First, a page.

Q&A: Kelly Young on Tech's Role in Learner-Centered Education
Many K–12 educators are pushing back against traditional education models, advocating for learner-centered education, which puts study into the hands of students.
One way educators are introducing student-centered education into the classroom is through meaningful integration of educational technology.
As experts at this year’s ISTE and ICE conferences have noted, the transformation to learner-centered education is crucial for K–12 schools, and educators have been using technology solutions to make it a reality.
EdTech sat down with Kelly Young, Executive Director of Education Reimagined, to understand how educational technology fits into the learner-centered education movement, and what kinds of innovations will be necessary in the coming years
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EDTECH: How is the exponential growth in educational technology applicable to this new push for learner-centered education?
Photo: Education Reimagined
Kelly Young, Executive Director of Education Reimagined
YOUNG: Technology is in every field, which is making so much more possible and not always in the ways that we think. When people think of educational technology, they usually think of direct learner experience — kids in front of computers.
And that is some of what it entails, but, more important, it allows kids to be able to have portfolios of their learning online so that they can actually document and demonstrate the learning that they have had.
It also allows for coordination of educators who are not so proximate to one another.
So, an educator might have a learning experience at the library or in a museum, and the information about that experience can be uploaded to a central system so other educators can learn from that. It also allows for people to learn across the world, redefining a classroom space.
Essentially, it creates the opportunity for learning to happen anywhere, and with a lot of different people. And in the specific capacity of learner-centered education, it certainly makes it more scalable.
EDTECH: What is technology doing to help learner-centered education, and where can it improve?
YOUNG: Right now, technology is making the current system more efficient. So, most technology is designed to fit the way classrooms are designed, the way school is designed and the way districts are designed now.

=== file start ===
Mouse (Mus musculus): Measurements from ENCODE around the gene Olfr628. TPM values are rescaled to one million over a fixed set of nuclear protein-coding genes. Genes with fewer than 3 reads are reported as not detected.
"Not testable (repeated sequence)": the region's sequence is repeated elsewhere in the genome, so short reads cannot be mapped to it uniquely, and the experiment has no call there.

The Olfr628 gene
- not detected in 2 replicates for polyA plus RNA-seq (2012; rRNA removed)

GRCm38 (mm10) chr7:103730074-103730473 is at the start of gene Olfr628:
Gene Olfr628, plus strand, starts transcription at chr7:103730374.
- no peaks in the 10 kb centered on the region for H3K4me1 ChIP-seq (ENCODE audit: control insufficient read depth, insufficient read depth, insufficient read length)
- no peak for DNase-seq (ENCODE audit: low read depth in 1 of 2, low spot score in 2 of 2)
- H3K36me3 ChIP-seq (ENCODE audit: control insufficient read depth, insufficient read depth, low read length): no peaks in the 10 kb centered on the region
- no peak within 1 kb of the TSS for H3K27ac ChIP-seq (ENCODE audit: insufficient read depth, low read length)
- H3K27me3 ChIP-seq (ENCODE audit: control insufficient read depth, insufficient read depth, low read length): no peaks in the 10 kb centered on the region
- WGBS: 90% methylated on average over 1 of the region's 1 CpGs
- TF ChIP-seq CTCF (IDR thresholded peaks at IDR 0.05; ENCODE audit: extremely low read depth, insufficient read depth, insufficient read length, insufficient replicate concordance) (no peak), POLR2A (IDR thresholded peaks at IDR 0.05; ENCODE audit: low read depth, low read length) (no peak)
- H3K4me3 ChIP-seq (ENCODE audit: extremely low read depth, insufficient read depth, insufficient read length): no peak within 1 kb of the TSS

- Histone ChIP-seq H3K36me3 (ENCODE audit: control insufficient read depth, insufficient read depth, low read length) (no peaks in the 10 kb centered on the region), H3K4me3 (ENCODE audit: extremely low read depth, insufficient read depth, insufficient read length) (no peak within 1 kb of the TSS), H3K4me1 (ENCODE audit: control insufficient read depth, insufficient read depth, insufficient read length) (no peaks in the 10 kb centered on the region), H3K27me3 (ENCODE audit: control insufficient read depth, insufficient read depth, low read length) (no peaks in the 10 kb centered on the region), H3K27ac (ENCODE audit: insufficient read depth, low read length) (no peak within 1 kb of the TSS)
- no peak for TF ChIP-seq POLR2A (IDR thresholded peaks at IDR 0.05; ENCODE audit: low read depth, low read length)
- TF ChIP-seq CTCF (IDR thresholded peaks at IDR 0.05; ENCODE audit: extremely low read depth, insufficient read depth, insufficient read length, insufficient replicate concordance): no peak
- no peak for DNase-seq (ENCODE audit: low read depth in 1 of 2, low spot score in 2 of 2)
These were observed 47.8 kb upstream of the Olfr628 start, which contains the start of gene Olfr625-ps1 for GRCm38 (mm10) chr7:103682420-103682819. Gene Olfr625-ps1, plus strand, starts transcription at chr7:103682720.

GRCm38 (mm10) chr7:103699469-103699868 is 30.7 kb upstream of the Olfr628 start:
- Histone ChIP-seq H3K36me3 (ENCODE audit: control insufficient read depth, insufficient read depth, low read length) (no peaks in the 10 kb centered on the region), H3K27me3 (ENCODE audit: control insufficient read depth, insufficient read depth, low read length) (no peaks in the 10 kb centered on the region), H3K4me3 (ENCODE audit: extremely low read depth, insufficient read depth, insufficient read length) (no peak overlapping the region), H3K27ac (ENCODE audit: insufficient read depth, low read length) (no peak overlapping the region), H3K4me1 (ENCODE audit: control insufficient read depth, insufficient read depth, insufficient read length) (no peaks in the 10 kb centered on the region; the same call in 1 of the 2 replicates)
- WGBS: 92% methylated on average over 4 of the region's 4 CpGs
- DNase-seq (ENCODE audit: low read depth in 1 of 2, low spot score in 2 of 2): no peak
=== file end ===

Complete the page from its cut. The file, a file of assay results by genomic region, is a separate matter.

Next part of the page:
What is most needed for the learner-centered movement are technologies that are not designed assuming that a student is taking a class and that's how they're going to get the credit.
Learning platforms are an example of something that we need to completely reimagine and invent to fit learner-centered environments.
There needs to be a system designed with the assumption that students will be assessed in a lot of different ways and that evidence of learning is not always going to be a grade.
There’s a huge empty space right now in the technology field for people who are actually inventing for the future, because most people are inventing for the present.
MORE FROM EDTECH: See how schools are using technology to improve student assessments.
EDTECH: How much of this adjustment to learner-centered technology needs to be from new inventions, and how much can be adjustments to how teachers use current technology?
YOUNG: I'm sure there is a lot of technology that has been invented that could fit, but the applications have yet to be developed.
We have learner-centered environments that are inventing things themselves to keep track of the way kids are learning because nobody is providing the kinds of tools that are adaptable and flexible enough to service learner-centered environments.
I think it is a problem of demand. Learner-centered is still a burgeoning sector. So, as an entrepreneur, if you are looking to build for where the most money is, you're going to build for the current system.
You’re not going to build for the future, even though in our mind building for the future is where the investment is.
EDTECH: Is there a way schools can transition away from the current system, while still meeting the test scores they need?
YOUNG: There's a lot of room in the middle. But it is also urgent that educators change current conditions so that we can actually get to a new way of learning. I think something people do point out to us is that you can use technology for anything.
If your goal is to improve test scores, you can use it for that. If your goal is to create curious children, you can use it for that. If you are trying to teach kids to research and tell fact from fiction, it can be used for that too. Technology is not the enemy. It is a tool to be used for whatever ends you're trying to accomplish.
MORE FROM EDTECH: Steps to creating a K–12 modern learning environment.
EDTECH: There has been a lot of talk about “meaningful use” of technology today, how would you describe meaningful use?
YOUNG: It is hard because there is no one-size-fits-all. Sometimes, a soft-paced, online math program can be exactly what a child wants and needs. Other times it can be totally boring, and it is just putting a curriculum online, which can make you lose the human element.
Teachers should ask students whether a program is a meaningful use of technology or not. Teachers should trust their students about things like this because the kids know.
In our experience, if you give them a say in what they want to learn, they will give you valuable feedback and tell you if something was a worthwhile tool or not.